India faces heat on vaping laws

Ten News Network

By Shantanu Guha Ray


New Delhi (01/12/2022): Vaping, banned across India, continues to throw up fresh challenges to the country’s health officials who are flooded with statistics and scientific studies suggesting vaping is the best way to advance the global fight against smoking.

And it is because smokers who succeed in quitting with the usual cessation tools have high relapse rates. And then, people who smoke simply do not plan on quitting.

For this reason, it is essential – claim the studies – to support tools that provide a solution to this problem. Health ministry officials are being told policies aimed at reducing the harm caused by smoking are an additional route to cessation and prevention in order to achieve this.

And then, there is strong evidence and international experience that show alternative products, such as electronic cigarettes or smoke-free tobacco, can be part of the solution and not part of the problem in the fight against smoking.

The pressure is mounting high on health ministry officials in India.

The ministry officials, it is reliably learnt, are being told it is essential to listen to all scientific perspectives without exclusion or censorship of any kind in order to optimise the effectiveness of anti-smoking policies. Therefore, the proposed comprehensive tobacco control plan should consider all the available scientific evidence and not just a part of it.

Scientific debate, dialogue and not an excluding monologue, is the key for science to move public policies forward.

Experts say the Indian government must listen to the opinion of all professionals and experts who face the daily damage caused by smoking, without persecution or false accusations. And that there is an immense need for more training for health professionals and more information for smokers across the world, including India.

Why? Because in many countries, India included, there is a considerable lack of knowledge among the medical community about the potential of harm reduction products in the fight against smoking. Therefore, taking science as the backbone, training programmes should be implemented in India for health professionals (both in the public and private sectors) on the characteristics of these tools and the cases in which they can play a beneficial role.

Smokers should have as much information as possible about them. To this end, objective and scientifically validated public information should be provided, always contextualising the fact that these products are not harmless and should only be considered by adult smokers who have tried to quit smoking and have not succeeded.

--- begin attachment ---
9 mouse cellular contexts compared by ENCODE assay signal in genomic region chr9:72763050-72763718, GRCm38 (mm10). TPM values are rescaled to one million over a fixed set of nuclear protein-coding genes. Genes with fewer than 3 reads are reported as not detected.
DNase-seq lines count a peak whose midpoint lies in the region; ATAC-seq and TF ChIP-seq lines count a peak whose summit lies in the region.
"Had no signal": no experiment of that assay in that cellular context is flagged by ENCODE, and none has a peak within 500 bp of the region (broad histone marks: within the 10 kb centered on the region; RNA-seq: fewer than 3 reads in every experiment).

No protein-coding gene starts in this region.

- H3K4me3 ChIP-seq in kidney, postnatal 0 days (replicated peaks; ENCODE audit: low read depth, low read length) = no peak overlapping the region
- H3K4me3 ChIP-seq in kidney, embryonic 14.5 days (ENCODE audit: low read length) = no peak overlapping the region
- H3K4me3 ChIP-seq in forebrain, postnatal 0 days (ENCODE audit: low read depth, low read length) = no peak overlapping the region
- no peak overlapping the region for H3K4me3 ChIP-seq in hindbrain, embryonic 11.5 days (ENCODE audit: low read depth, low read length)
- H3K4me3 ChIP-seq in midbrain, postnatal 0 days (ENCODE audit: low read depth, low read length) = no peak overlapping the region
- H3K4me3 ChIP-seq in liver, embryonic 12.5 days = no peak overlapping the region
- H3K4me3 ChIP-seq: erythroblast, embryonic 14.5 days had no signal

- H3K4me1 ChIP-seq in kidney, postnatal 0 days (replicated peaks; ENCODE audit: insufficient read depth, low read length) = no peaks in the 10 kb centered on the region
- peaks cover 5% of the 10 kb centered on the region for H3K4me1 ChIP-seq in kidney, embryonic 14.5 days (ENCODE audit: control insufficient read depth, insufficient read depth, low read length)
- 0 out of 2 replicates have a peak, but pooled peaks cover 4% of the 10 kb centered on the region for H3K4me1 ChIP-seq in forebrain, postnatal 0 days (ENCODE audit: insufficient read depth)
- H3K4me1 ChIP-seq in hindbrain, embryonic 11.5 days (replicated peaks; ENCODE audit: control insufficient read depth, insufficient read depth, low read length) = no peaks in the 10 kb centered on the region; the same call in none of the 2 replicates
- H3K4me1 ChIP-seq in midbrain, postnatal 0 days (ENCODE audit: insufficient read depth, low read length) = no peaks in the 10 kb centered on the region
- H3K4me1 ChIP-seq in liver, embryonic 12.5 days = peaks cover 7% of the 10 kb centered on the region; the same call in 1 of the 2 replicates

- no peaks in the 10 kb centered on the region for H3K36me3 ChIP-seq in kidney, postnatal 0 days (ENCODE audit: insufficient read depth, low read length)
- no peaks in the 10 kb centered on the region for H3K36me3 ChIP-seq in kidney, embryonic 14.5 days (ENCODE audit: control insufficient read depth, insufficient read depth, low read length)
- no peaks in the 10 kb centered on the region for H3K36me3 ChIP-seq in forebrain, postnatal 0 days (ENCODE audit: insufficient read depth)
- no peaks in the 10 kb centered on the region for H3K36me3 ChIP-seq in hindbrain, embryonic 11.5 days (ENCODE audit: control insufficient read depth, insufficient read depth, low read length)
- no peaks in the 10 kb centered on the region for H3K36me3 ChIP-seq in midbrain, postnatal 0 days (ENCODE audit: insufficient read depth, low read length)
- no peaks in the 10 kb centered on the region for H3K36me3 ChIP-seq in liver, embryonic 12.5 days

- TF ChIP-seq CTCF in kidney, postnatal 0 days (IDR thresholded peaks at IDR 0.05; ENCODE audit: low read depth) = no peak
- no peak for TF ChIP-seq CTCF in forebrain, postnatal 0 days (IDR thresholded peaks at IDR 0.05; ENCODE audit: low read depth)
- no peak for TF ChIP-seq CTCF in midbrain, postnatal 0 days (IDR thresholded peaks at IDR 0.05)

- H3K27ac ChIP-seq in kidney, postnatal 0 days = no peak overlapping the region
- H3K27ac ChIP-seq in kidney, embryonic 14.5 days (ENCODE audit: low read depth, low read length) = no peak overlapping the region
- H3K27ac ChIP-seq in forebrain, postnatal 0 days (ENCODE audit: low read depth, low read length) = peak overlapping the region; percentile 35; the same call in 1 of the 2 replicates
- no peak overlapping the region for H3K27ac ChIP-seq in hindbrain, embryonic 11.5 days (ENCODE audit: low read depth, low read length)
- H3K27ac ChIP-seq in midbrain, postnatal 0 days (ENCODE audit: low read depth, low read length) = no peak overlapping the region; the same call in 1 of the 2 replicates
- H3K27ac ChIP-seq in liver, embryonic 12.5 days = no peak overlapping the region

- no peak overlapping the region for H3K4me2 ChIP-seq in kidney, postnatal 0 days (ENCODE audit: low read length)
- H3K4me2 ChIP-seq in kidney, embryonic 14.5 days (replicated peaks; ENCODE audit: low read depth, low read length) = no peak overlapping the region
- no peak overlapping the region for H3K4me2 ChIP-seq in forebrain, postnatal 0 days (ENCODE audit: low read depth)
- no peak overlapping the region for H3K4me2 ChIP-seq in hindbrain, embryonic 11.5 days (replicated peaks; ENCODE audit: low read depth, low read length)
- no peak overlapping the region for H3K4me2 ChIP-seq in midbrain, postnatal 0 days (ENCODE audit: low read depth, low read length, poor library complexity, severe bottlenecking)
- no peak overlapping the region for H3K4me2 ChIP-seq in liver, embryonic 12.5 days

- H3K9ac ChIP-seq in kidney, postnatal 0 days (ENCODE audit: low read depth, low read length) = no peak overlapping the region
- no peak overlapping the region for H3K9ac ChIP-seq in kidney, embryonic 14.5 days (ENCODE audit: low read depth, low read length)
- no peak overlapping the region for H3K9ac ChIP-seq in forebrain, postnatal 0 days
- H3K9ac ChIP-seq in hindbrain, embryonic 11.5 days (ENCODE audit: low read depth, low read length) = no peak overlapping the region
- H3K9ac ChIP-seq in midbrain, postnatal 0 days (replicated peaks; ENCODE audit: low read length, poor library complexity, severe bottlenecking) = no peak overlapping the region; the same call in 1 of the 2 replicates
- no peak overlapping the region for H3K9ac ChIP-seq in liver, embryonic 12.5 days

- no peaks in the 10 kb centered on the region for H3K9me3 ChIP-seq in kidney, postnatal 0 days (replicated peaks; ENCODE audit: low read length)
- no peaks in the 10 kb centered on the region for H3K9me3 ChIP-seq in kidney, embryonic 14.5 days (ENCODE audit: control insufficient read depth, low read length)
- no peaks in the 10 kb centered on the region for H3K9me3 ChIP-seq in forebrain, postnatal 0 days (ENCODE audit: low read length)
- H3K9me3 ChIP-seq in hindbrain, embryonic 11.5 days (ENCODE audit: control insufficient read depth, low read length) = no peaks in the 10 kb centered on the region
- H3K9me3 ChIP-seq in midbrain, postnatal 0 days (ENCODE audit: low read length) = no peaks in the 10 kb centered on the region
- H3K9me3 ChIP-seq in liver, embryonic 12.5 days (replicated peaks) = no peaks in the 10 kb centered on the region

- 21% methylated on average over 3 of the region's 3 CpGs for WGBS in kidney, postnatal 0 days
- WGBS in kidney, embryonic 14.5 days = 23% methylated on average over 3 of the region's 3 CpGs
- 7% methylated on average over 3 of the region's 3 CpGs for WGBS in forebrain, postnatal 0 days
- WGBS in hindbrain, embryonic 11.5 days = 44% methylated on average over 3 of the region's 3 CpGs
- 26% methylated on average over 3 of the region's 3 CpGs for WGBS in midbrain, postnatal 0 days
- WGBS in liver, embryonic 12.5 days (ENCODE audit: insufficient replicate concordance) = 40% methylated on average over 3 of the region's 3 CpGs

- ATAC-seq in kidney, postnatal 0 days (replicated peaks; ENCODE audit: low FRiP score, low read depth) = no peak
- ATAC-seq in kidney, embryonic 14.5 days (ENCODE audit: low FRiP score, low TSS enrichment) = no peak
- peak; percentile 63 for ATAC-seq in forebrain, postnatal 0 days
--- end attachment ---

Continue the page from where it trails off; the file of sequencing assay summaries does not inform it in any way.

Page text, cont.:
It is important to highlight here that smoking tobacco, which involves inhaling smoke produced by combustion, is the most harmful form of nicotine consumption and the most widespread among the population.

India, claim experts, must learn from the experience of other countries like the UK and New Zealand which, among others, are already successfully implementing policies that combine particularly restrictive treatment and regulation of combustible tobacco use with strategies that encourage the use of harm reduction tools for adult smokers.

According to the latest Eurobarometer, which also includes the United Kingdom, the smoking rate in this country stands at 12%, five points lower than in 2017. Likewise, in New Zealand, since its Ministry of Health launched its campaign to support the e-cigarette as a tool to quit smoking, the reduction in smoking rates has seen a significant acceleration, reaching a historic decrease of almost 3 points in a single year.

For example, Hong Kong, not far from India, is soon going to reverse its ban on the re-export of e-cigarettes and other heated tobacco products by land and sea transport by the end of this year as part of efforts to ignite growth.

Vaping is not without risk, the evidence for vaping does not say that. It merely says cigarette smokers who switch would suffer from far fewer negative effects and live relatively longer, healthier lives. As a result, research and studies on vaping across the world, mostly in developed nations, are making the governments – India included – sit up and take notice.

India’s Health Ministry officials should, by now, realise the ban is useless, and its reversal is a necessity. It can and should never be considered an indulgence. India, in fact, must consider humane, risk-proportionate regulations while incorporating safeguards to prevent uptake.

Nearly a third of the population in India is dependent on some form of tobacco. This, in turn, leads to nearly 14 lakh deaths, almost the total population of Ranchi or Jabalpur. And then, the World Health Organisation (WHO) says the whopping loss of $27.5 billion annually is due to diseases related to tobacco use for persons aged 35 and above.

There are countless laws the Ministry of Health has initiated to prevent or dissuade people from smoking. But the most controversial one is the irrational decision it took on the vaping industry. This must change, if India has to align itself to global trends and take the right step.

The UK public health agency recently announced that the UK will be the first country to prescribe medically authorised e-cigarettes for smoking cessation within its National Health Service.

Scientists in the UK have concluded that vaping products should be put on prescription to help millions kick their smoking habits. This is a significant change. Soon, England would become the world’s first nation to prescribe e-cigarettes licensed as a medical product.

In private conversations, India’s health ministry officials admit the move is a big one with far reaching impact for nations like India which continues to enforce the ban.

But the ban has not been reversed, it should soon.

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